iPod speaker-system suppliers are sharpening their focus on iPhone-certified models to stay competitive in a recession-resistant market, and some vendors plan to pay more attention to $199-plus models to drive up average selling prices.
Suppliers are adopting one or both of these strategies at a time when the iPhone is trumping the iPod in percentage unit growth (see story, p. 6) and average selling prices have fallen 11 percent year over year for the six months ending February, to about $79, The NPD Group found.
Retailers, too, are focusing more on iPhone-certified models, suppliers told TWICE. In fact, top retailers, including Best Buy, are requiring Works with iPhone certification in the docking systems they sell, suppliers said.
Apple’s Works with iPhone certification assures consumers that their iPhone will receive calls even while docked and that music playback will be free of cellular interference even if the phone radio is in standby mode waiting to receive calls.
Currently, about half the speaker-dock SKUs priced at more than $100 and currently on the market are certified as Works with iPhone, and only about 20 percent of speaker docks at or below $99 bear the certification, suppliers told TWICE.
Going forward, Altec Lansing said all of its products will be Works with iPhone-certified, and Klipsch will supply its first Works with iPhone speaker dock in July. Brands such as Logitech and iHome already offer several certified models.
For Klipsch, it took 10 months to receive iPhone certification for the updated iGroove SXT, which ships in July. Klipsch didn’t want to tamper with a successful product design, so it spent many months tweaking the current SXT. “Every product is a different shape with different metal, so every one is an antenna in a different way for interference. Anyone who created a product design from the ground up for Works with iPhone had an easier time than taking a design that was already on the market,” said product marketing director Don Inmon.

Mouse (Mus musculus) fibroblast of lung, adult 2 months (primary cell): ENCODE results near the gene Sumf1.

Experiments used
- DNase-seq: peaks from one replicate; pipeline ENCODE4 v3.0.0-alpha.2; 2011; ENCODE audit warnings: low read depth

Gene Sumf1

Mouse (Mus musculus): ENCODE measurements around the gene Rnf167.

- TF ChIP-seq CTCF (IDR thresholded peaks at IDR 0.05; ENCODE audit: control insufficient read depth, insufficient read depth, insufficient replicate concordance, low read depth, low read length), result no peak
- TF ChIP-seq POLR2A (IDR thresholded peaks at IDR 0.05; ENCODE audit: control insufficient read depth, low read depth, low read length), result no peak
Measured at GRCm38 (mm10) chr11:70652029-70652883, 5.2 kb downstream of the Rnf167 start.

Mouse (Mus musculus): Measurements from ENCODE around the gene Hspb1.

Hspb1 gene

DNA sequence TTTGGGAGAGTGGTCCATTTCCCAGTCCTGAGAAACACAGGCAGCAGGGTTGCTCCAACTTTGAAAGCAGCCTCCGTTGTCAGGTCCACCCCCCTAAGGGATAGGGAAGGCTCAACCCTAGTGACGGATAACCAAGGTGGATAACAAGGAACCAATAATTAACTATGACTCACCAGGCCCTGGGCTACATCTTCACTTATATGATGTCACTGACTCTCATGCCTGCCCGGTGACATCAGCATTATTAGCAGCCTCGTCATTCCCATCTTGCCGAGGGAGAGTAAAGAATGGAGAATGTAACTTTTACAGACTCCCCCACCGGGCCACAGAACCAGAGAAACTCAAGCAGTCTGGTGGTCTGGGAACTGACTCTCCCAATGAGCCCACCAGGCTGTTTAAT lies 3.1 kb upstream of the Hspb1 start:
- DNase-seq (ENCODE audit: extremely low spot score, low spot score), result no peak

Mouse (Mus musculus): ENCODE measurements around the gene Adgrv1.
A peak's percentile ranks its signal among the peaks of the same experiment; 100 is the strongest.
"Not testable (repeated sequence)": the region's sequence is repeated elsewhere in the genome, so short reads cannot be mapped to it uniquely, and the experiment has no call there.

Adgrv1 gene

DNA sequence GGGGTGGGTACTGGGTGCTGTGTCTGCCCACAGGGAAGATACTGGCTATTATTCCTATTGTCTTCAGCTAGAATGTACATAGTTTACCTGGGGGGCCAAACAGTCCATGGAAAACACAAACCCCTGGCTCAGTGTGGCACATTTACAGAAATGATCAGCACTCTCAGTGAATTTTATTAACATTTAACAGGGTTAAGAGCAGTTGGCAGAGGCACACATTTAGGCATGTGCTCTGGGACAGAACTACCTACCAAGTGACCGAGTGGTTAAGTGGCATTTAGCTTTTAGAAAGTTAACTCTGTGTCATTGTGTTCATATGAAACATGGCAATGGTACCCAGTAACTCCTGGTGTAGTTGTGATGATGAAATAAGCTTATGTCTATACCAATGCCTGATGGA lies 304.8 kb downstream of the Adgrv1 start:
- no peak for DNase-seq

The new Works with iPhone iGroove will offer improved sound performance at the same market price of $149.
Logitech agreed that getting Works with iPhone certification is a challenge. “Yes, it was a very difficult process when the iPhone first came out, but now we know how to design for it,” said Doug Ebert, Logitech’s global product manager for digital music.
Despite the challenges, suppliers are turning to iPhone certification to remain competitive in a market that remains a relatively recession proof and stable arm of the audio market.
Retail-level unit sales of iPod-docking speaker systems were up 3 percent year-over-year during the six-month period ending February 2009, according to NPD.
Dollar sales, however, fell 8 percent for the period as a result of an 11 percent decline in the average selling price, to about $79, NPD found.
Generally speaking, the popularity of the $149 price point gave way to the rising popularity of the $99 price point, and few products have managed to stay afloat at $199, suppliers said.
Suppliers talk of a “black hole” between $149 and the $300 mark — a peak price dominated by the Bose SoundDock, but some suppliers are taking up the challenge and aiming their research efforts at $199. Logitech called the price point an opportunity for a lifestyle tabletop with superior sound quality, and Klipsch said it is planning a new product at $199.
In other new products, Klipsch plans a high-end clock radio, internally known as the “ClocDoc,” to ship possibly in the fourth quarter.
Altec Lansing is focusing on wireless technology with its Octiv Air wireless iPod sound system, which soft-launched in late December without advertising and is just now being promoted. The 80-watt speaker system with FM radio reproduces iPod-stored music transmitted via 2.4GHz wireless from an iPod docked in a wireless-equipped tabletop cradle located closer to the end user.
The system’s introductory promotional price is $299, and the standard suggested retail is $399.
iHome will ship its previously announced 100-watt iP1 tabletop system in June or July at a suggested $299. In early May, the company will also ship a previously announced iP41 travel alarm clock using NXT’s flat-panel speakers at $79.99. Both are Works with iPhone certified.